To adjust the color temperature from the floor plan,

  1. Click on the Floor name in the Facilities left panel and click the Floor Plan tab.
  2. On the floor plan display, selecting one or more sensors displays the Override color box next to the Override Light Level box. If the Override color box does not get displayed, it could be that the fixtures do not have the corresponding Fixture Manufacturer Table (FMT) uploaded or the firmware version is 5.3 and below.
  3. Drag the Override color slider to the required color temperature. The LED fixture adjusts the color accordingly for an hour by default.

TW_override_color.png

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Switch Control for Light Fixtures

After a switch is successfully added, commissioned, and configured, it can be used to control lights and scenes based on light profiles and scenes programmed in Manage. 

Tunable White Fixtures: When fixtures are configured for Tunable White, the switch buttons three and four have additional functionality to increase or decrease the color temperature.

ERC Switch  

Refer to the ERC Switch for install details and configure a switch to control lights.

ERC_Switch_Control_TW_IconsDEsc_1.2.png

EnOcean Switch 

Refer to the EnOcean Switch for install details and configure a switch to control lights.

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EnOcean 4- and 2-button Switch for N. America and Europe

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If a switch is defective, refer to the RMA procedure:

Downloads:

Download and print the ERC quick inset card for managing room light levels.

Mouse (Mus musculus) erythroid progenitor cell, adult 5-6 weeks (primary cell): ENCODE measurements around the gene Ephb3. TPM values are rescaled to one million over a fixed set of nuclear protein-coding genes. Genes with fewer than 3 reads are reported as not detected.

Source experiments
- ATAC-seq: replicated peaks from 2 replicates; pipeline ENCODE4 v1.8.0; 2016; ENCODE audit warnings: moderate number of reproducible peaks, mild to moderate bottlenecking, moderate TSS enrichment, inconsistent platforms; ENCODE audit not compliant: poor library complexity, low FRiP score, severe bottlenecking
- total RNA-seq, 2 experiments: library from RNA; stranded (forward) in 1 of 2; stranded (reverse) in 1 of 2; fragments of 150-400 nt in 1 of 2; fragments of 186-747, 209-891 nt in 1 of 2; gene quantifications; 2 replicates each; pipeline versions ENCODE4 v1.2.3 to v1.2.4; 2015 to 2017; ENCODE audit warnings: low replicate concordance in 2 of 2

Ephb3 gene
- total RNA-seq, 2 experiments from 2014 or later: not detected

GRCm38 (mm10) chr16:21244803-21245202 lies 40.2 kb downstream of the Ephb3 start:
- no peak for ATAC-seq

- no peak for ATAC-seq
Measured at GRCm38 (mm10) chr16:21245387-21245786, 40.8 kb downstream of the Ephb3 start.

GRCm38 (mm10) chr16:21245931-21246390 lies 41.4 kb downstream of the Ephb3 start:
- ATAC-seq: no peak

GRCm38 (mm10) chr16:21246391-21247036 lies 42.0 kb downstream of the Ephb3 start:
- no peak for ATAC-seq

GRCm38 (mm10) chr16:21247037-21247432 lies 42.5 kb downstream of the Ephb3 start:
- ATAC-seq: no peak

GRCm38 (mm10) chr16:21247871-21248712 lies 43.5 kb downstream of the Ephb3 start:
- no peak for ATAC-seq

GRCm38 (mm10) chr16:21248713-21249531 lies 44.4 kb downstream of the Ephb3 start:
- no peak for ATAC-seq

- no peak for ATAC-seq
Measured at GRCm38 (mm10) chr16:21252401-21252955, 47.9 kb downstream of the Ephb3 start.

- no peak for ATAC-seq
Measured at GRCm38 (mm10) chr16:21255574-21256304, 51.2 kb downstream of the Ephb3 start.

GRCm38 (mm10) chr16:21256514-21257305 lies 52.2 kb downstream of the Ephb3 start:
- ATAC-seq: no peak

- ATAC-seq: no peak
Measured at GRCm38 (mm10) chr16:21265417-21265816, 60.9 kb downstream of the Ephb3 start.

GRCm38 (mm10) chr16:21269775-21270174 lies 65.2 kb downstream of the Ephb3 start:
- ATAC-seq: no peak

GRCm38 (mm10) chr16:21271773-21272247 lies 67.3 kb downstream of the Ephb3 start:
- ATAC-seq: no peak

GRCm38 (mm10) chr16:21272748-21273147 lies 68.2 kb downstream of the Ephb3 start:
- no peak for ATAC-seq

Adjust the Color Temperature for a Sensor with Firmware v5.3

For fixtures with firmware version below 5.3, you can adjust the color temperature for a sensor in the Fixture Details screen.

  1. Double-click the sensor in the Floor Plan view to open the Fixture Details screen.
  2. Check the Tunable White Fixture checkbox to display the Color Temperature box shown below.
  3. In the Color Temperature box, drag the slider to the required light level to tune the fixture’s dual-channel LED for a specified duration in minutes. A light level value of 0% is warm-white, and 100% is cool-white.

Color_Temp.png

Enable Circadian Lighting

The Tunable White fixture’s color is automatically synchronized with the Manage's astronomical clock that provides daily sunrise and sunset times. For this feature to work, you must set the Day and Evening periods of the sensor’s lighting profile to use the astronomical clock. See Periods of a Day and Week Days to set time based on the astronomical clock.

To configure the dual-channel LED of a Tunable White fixture,

  1. Click Facilities, and select a profile from the Profile Templates navigation tree.
  2. Click the Settings tab
  3. Select the required profile instance and click the Edit button.

Profile_Templates.png

In the resulting Edit Profile screen, scroll down until the >>Advanced option is seen and click the >>Advanced option to expand the screen.